Note : This is an archived review for an older version of WinDVD. For the latest review, please refer to this page.
Below is a review for the latest version of WinDVD. Please take into account the fact that all ratings are for WinDVD Pro 2010. Any features not found in the Standard version of WinDVD will be indicated, and all Blu-ray related features are for the Pro version only.
Below is the specs for the test system used:
- Intel C2D E8500
- 4GB DDR3 RAM
- ATI Radeon HD 4850 512 MB
- On-board audio
- LG Blu-ray/HD DVD drive
- Windows XP Pro SP3, Windows 7 Ultimate
- Dell 24" DVI (connected via HDCP)
Installation and setup was pretty straight forward. There is the option of installing the QuickTime player along with WinDVD, and if this is the first time you've used WinDVD, you will also be asked to select a region code (for DVD or Blu-ray).
I did discover a small bug in relation to the region coding selection. During my first install, I was not asked for the Blu-ray region coding, and upon installation, the region code was set to blank. Trying to play any Blu-ray movies resulted in a "region coding error". The solution to this is easy, with no discs in your drive, start WinDVD and go to the Setup section (right click on main playback area, select "Setup") and then set the region coding.
The Setup options (accessible through right clicking on the main playback area, and selecting "Setup") should be familiar to users of WinDVD. All the usual options you would expect are there. Let's go through the various setup sections:
The preferences section allows you to change how disc resuming works. And in a nice touch, you can also set to start in full-screen mode, and configure how the playback controls hide (or show) themselves in full-screen mode. OSD can be turned on or off. The disc language options are there, and you can choose to use transparent or normal style subtitles (when transparent is selected, the normally white text becomes transparent). There used to be an option to configure playback of single sided HD DVD combos - but as WinDVD 2010 no longer has HD DVD support, this option has been removed. Instead, you'll now find the Blu-ray related "BD-J Mouse simulation" option here. BD-J menus do not support the use of the mouse on PCs, but you can simulate mouse support by enabling this option.
The playback controls section allows you to set the output directory for capture/bookmarks. There is also settings for instant replay and one button skip forward. Useful features to quickly replay a scene, or to skip past by the set number of seconds. Parental controls are provided here as well. Languagemate was a feature introduced a few versions ago, basically just uses a combination of subtitles, different languages and forwards and rewinds to help you learn new languages ... a bit gimmicky to be honest. Moved here is the "Quick Clip Settings", which controls the "video to GIF" function of WinDVD, allowing you to produce soundless animated GIF files from whatever is being played at the moment.
The "Audio/Video Setup" sections controls some of the more advanced audio features. For things like the number of speakers and such, they are configured through the "Enhancements" panel, which we will have a look at later on. The 96 KHz/24 bit audio decoding option seems to have disappeared though. Note that some of WinDVD's video features require video acceleration to be turned off, while high def disc playback seems to require (and seems to cause automatically) video acceleration to be turned on. PAL TruSpeed is still here, allowing PAL DVDs with the PAL speedup (24 FPS film is sped up to 25 FPS PAL) to be played back at "normal" speed with the right pitch corrections. So mostly unchanged here compared to WinDVD 9.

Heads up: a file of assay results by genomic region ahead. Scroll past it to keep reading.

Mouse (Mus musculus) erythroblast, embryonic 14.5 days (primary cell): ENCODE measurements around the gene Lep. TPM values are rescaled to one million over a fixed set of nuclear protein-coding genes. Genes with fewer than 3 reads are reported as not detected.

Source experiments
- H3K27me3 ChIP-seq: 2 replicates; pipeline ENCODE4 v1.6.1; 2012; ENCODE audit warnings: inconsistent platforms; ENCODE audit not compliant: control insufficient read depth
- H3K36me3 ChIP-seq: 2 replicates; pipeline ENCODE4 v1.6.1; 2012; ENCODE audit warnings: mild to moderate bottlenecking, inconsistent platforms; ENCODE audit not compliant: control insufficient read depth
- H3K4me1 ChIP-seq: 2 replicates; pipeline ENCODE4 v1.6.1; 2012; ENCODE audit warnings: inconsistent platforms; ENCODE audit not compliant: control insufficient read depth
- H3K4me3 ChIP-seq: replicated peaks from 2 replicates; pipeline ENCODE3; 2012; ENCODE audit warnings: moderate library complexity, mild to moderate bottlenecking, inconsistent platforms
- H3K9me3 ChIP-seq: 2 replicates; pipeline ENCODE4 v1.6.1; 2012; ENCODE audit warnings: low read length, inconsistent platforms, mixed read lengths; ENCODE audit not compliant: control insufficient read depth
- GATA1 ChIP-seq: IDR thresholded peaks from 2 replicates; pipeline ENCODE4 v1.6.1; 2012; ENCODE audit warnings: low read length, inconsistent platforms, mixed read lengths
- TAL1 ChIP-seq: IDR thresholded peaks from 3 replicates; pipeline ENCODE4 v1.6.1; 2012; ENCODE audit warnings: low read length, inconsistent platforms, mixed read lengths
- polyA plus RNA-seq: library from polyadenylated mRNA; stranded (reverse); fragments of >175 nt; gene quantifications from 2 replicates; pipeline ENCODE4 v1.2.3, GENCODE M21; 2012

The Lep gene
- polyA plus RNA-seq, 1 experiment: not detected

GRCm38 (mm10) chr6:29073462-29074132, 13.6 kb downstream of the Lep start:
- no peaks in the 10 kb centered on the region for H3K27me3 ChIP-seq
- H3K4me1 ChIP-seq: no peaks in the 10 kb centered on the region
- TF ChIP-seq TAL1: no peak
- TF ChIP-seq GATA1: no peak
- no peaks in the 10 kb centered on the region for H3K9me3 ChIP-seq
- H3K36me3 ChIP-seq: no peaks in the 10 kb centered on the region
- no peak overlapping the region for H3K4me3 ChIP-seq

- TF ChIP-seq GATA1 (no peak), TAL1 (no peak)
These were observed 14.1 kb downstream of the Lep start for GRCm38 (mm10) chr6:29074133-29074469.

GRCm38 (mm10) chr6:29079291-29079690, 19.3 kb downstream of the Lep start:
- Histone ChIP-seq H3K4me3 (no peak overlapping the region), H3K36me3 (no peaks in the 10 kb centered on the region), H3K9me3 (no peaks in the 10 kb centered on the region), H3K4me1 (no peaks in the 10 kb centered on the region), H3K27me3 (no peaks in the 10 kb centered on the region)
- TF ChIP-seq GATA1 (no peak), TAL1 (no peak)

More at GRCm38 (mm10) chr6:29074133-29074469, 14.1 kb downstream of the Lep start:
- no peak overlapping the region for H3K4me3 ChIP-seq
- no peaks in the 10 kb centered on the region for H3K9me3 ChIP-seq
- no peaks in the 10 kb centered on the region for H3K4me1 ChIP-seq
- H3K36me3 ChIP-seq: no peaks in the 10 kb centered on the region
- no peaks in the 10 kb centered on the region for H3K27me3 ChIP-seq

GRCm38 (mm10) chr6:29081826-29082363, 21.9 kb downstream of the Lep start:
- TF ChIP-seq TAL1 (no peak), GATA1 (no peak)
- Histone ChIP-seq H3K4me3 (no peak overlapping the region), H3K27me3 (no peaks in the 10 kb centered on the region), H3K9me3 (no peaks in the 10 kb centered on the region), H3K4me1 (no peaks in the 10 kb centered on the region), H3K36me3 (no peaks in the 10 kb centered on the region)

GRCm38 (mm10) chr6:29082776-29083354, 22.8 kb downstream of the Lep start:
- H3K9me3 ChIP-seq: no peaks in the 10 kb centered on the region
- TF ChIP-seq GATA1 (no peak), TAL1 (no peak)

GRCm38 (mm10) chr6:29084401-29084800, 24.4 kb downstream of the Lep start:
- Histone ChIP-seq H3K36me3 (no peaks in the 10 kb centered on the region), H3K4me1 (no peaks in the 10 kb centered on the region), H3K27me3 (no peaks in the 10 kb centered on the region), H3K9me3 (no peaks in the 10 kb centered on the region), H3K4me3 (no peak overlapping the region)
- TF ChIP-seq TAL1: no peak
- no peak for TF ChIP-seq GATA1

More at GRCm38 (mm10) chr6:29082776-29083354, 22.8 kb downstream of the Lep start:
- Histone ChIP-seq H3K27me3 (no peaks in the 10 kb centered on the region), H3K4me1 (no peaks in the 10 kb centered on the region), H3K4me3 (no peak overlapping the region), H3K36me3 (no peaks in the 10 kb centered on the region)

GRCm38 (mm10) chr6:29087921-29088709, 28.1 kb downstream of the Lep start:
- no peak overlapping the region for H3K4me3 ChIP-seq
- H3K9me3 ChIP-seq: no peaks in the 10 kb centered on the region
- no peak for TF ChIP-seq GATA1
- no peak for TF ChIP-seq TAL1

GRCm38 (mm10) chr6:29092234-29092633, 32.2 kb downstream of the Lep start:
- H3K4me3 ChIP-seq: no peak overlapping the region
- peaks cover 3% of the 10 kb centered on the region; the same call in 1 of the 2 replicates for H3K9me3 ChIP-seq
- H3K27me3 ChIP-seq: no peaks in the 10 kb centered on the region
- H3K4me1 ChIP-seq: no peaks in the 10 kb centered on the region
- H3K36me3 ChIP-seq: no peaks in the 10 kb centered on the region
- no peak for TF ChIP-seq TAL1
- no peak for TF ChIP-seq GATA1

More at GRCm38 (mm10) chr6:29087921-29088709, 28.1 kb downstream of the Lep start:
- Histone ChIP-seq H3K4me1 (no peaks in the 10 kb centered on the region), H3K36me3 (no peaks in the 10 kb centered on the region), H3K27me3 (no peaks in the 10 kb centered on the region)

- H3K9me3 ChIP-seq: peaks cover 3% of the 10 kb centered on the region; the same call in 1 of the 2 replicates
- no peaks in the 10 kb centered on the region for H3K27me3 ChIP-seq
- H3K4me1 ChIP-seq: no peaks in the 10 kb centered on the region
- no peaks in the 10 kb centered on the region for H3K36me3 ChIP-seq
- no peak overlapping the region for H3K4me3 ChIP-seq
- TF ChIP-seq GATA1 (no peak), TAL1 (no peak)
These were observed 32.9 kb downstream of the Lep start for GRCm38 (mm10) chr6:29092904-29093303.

The region control, already talked about above, allows you to set the DVD and Blu-ray region settings. Both allow 5 changes before it locks you out of making more changes just like in version 9 (although with version 9, and as you will read in our Blu-ray Region-Free Guide, there are ways around this limitation.
The Mobile/Technology Pack screen allows you to configure power saving and mobile related options, previously part of a separately purchased pack, but now standard. This is becoming ever more important in the day of Netbooks and other portable computers. The options here remain unchanged from version 9.
Moving away from the Setup section, many of the configuration options have been moved to the "Enhancements" section, accessible by hovering your mouse over the "Tools" button at the top of the player, and then clicking on the "Enhancements" button. This opens up the semi-transparent "Enhancements" panel. We'll talk about most of these options in the sections below, but from a setup point of view, the important one here is the "Playback Device" options, where you can select the number of output speakers.
DVD playback was faultless, as you would expect from a tenth generation product. In the standard version, DVD playback is limited to the basic requirements, such as decoding of Dolby Digital 5.1 audio. For more advanced decoding and playback features, you'll need the Pro version. As such, the standard version, even with the lower price, is not recommended for serious usage.
New is the context sensitive button at the top, next to the "Tools" button. This changes to say DVD or Blu-ray depending on which media you're playing, and this is where information like the current chapter/play time is displayed, as well as the useful menu buttons (for Blu-ray, there four coloured buttons are also available to click on here).
Zooming has been greatly simplified, although you might say it is also now a bit lacking. You can only zoom in at the preset 150%, 200% and 300% settings, using the Z key (or U to zoom out). Once zoomed in, you can use the mouse to drag the zoom location. There doesn't even seem to be a button you can click on to do the same, nor is the option present in the right click menu like in PowerDVD. The only other zoom related feature is "Smart Stretch", found in the Tools -> Enhancements -> Video Enhancements section, which is a non linear stretching algorithm for turning widescreen image into fullscreen (outer edges are squashed more than the center). Images are captured in BMP form and you can capture moving images (QuickClip) in GIF format, but only for 15 seconds max. Images are captured in 1024x576 resolution for PAL DVDs. The bookmark browser works in a similar way.